We assert that EPM is a syndrome that involves infection and inflammation.   Chronic inflammation may set the course for additional disease processes (see Intern J App Res Vet Med 2015, p164-170 and p175-181).  Protozoal infections may cause chronic inflammation.

Infectious processes use similar (innate) inflammatory pathways.  It’s not surprising several diseases confound EPM diagnosis when clinical signs include neuromuscular disease. The past 30 years were dedicated to reconciling antibody and EPM (due to S. neurona).  Often overlooked, S. fayeri, (the other Sarcocystis that infects horses in the United States) can be associated with neuromuscular disease, and certainly is an unaccounted variable in studies that defined ataxic horses with neuroinflammation as EPM horses.

The association between Sarcocystis and neuromuscular disease can be elucidated using algorithms.  The the database used by an algorithm should be large enough to get statistical analysis, attributable, and accurate.  No only does the analysis identify groups of similar animals, where and when animals are at risk, and possibly reasons for treatment outcome, the analyzed data can reveal new relationships. Our algorithms also apply to single cases and are the basis for many of our recommendations.

The EPM database contains more than 18,000 horses.  Attributable is defined as a medical record signed by a veterinarian.  All data is reviewed by quality assurance at each step: testing, recording, and analysis to ensure the data represents the veterinarians observations. The accuracy of the EPM data rests with the veterinary exam.

The following analysis, perhaps worthy of a Num3ers show, incriminates S. fayeri as a factor in equine neuromuscular disease.

We intended to demonstrate that C-reactive protein, CRP, an acute phase inflammatory biomarker, is elevated in a horse with S. neurona infection.  Intuitively, horses with EPM would have an elevated CRP.  Horses that are effectively treated for EPM would show a decrease in CRP.

We use the definition of EPM that says horses have antibody against S. neurona and a gait score (GAS) that is abnormal.  A GAS of 0 is normal and any GAS value >0 is abnormal.  Most scales are 0-5, a horse with GAS 1 has minimal signs and a horse with a score GAS 5 is  recumbent. For brevity, the analysis uses a GAS 0 and GAS +, the data is not distorted by clumping positive horses together.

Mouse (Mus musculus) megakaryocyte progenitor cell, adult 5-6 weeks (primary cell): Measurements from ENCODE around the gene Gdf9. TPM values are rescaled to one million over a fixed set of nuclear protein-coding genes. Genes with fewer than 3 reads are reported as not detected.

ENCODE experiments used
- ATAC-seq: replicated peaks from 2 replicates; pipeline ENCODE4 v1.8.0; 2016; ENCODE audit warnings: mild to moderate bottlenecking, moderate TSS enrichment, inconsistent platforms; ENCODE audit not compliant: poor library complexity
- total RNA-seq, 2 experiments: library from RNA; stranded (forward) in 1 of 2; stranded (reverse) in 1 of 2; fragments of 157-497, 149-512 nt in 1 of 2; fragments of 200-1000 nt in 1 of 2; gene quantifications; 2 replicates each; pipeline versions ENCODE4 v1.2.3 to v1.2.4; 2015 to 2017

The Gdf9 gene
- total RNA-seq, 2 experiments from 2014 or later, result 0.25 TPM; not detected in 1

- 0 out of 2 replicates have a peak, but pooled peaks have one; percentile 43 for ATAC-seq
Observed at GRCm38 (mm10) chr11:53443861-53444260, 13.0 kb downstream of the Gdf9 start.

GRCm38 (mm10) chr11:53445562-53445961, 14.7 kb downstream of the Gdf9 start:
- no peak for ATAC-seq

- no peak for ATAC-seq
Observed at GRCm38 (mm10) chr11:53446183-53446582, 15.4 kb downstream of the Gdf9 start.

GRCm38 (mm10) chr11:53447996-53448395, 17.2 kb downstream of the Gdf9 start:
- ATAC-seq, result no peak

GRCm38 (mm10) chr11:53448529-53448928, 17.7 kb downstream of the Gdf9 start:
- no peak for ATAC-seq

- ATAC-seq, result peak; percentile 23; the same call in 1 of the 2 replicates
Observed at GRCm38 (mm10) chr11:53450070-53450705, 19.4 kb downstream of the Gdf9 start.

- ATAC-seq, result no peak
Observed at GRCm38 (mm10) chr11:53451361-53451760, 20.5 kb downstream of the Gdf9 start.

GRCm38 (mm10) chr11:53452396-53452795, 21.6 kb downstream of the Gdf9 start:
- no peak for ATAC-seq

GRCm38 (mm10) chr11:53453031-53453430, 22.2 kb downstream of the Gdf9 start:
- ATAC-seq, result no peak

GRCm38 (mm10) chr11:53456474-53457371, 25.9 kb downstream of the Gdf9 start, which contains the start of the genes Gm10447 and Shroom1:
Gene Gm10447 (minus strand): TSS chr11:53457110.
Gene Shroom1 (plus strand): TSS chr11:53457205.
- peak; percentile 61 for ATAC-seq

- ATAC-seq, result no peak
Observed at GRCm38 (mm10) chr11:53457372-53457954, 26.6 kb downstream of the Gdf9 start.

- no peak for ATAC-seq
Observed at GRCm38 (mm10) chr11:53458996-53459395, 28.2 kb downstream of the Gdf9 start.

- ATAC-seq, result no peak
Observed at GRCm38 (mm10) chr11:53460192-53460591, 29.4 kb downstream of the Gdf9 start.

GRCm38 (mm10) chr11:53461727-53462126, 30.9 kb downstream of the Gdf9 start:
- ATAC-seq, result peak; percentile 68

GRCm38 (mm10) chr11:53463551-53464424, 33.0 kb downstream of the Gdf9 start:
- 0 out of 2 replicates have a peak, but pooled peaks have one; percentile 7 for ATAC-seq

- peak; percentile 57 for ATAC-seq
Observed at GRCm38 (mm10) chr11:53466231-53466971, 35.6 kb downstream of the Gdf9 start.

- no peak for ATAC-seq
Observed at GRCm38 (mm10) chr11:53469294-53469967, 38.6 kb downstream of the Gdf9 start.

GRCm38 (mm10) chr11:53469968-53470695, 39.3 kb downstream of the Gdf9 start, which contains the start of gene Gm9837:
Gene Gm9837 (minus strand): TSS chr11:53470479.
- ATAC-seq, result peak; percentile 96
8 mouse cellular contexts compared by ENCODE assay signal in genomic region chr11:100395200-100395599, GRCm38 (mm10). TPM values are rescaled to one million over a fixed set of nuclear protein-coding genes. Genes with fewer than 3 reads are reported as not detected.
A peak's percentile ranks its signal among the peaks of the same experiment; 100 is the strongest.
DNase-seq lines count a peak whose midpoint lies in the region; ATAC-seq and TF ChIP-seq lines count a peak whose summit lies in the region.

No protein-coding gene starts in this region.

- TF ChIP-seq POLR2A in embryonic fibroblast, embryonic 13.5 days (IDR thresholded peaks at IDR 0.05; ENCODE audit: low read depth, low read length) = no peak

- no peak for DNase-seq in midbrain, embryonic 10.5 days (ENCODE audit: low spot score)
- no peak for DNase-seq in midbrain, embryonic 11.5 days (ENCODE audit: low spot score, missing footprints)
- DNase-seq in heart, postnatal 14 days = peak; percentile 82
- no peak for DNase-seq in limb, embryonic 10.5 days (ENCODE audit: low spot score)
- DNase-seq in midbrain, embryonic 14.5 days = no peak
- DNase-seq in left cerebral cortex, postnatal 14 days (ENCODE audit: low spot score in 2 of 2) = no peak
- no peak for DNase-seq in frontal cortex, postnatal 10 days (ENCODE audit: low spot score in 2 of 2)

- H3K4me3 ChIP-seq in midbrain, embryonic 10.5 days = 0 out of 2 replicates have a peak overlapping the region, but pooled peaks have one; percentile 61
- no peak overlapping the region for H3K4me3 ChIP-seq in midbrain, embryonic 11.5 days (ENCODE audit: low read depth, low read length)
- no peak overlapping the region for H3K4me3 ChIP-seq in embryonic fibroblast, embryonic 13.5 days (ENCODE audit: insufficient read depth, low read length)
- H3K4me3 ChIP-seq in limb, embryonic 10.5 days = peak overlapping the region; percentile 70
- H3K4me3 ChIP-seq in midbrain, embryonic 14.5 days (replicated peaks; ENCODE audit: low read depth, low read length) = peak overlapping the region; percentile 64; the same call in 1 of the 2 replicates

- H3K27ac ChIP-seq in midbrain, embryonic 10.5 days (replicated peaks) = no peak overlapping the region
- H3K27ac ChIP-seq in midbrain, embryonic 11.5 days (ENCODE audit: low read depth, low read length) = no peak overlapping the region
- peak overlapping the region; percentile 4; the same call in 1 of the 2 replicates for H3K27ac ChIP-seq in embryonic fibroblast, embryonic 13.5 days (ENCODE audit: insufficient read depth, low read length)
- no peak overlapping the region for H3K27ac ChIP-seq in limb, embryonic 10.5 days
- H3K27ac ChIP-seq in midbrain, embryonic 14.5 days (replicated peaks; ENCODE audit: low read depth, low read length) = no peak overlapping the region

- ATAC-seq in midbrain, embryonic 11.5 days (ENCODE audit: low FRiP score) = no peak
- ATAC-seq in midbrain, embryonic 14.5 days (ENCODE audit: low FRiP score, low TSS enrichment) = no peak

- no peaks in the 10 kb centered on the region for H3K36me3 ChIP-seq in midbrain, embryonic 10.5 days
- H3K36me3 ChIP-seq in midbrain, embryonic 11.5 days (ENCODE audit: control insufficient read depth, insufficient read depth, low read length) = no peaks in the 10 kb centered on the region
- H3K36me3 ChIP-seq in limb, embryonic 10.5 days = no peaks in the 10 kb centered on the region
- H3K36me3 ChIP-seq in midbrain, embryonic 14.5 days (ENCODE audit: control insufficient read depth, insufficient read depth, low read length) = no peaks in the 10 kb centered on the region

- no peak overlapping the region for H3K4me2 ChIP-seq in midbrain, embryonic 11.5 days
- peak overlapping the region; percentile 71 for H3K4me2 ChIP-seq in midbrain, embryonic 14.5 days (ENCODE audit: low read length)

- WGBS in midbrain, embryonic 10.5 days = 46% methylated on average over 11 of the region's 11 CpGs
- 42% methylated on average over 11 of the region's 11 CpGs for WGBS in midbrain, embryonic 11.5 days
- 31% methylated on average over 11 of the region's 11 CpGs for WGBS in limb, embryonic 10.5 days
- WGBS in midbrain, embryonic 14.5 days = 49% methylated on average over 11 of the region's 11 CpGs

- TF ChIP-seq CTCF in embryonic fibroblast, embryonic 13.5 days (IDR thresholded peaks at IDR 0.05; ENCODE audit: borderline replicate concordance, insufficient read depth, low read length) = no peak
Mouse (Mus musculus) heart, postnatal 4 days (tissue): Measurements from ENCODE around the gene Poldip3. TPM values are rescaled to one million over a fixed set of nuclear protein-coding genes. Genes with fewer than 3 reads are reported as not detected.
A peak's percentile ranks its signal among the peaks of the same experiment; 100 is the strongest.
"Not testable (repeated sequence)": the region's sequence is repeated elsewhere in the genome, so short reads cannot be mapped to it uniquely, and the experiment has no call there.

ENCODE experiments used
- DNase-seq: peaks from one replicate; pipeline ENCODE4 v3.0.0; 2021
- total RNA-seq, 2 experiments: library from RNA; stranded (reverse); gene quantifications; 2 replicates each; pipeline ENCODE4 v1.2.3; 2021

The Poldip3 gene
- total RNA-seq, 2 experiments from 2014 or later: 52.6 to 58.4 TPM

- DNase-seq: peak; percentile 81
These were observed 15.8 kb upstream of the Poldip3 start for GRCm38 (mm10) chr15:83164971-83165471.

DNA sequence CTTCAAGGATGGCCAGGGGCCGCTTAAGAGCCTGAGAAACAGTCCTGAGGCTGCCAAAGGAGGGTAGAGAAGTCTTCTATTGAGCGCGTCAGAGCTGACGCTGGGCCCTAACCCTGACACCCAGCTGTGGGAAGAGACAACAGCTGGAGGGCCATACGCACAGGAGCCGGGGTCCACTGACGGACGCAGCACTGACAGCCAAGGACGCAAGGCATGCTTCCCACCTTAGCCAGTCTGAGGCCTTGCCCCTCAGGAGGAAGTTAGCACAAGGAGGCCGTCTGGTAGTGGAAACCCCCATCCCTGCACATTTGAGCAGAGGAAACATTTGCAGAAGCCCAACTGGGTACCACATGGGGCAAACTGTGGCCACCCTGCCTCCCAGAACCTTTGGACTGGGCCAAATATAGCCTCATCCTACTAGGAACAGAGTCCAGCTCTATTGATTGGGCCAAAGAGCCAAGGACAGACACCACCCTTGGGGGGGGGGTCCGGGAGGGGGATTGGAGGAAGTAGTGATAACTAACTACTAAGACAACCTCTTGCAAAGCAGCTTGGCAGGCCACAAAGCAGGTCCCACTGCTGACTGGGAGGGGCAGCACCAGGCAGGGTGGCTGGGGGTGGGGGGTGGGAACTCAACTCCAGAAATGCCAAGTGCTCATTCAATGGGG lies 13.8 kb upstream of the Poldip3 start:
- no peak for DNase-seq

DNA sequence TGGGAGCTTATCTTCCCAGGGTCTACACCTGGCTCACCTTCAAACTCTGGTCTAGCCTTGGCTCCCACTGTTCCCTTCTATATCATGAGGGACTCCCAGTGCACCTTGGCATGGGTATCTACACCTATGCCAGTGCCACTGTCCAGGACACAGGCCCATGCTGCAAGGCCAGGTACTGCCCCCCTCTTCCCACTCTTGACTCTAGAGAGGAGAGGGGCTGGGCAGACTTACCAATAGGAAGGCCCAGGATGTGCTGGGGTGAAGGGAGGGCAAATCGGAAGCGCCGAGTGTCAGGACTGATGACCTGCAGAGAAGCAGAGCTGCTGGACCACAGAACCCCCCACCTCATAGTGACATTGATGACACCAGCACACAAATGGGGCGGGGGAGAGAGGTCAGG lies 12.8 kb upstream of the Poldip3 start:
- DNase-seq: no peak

The GAS as a parameter for EPM is a fundamental premise identifying a diseased horse.  An issue with using a GAS is that some horses with neurological disease not manifested as a gait deficits won’t fit the analysis.  One paper (that assessed the utility of antibody tests for EPM) described most cases in their population with predominant neurologic signs dysphagia, changes in vocalization, vestibular dysfunction, facial paralysis, and changes in mentation, therefore they were assigned “brainstem” lesions (see J Intern Med 2010 p 1184).  Case selection is a confounding factor in between-study analysis, it is difficult to compare studies that primarily use gait as a marker for EPM with studies that don’t.  Also, this is evidence that at least one group of researchers recognize that S. neurona infections don’t always cause gait anomalies.  It is unlikely they considered S. fayeri in their study.

The studies we conduct are federally mandated to use assessment of EPM by gait only.  Serum CRP concentrations (ug/ml) in horses with normal gaits and abnormal gaits due to neuromuscular disease are shown in the charts below.  Our numbers show that different cut-off values are important in patient evaluation.


Horses with gait deficits (due to non-infectious causes) may be confused with a horse with EPM. A diagnosis of EPM  requires gait deficits and antibodies against S. neurona.  Sarcocystis neurona seronegative horses with weakness, ataxia, and neuromuscular disease are called idiopathic encephalomyelitis, IE, in this analysis. It is apparent that any test that included other Sarcocystis (S. fayeri) would confound the data, therefore we use species specific ELISA tests to define S. neurona antibodies. The analysis of species specific serum biomarkers for S. neurona and serum CRP concentration from untreated horses (GAS+) with attributable data (EPM, n=832; IE, n=914 ) was investigated.

There is little difference between the groups although it is noteworthy that slightly more horses with IE have a normal CRP concentration.  Careful analysis, review of the literature, and common sense led us to examine several factors that could explain these data.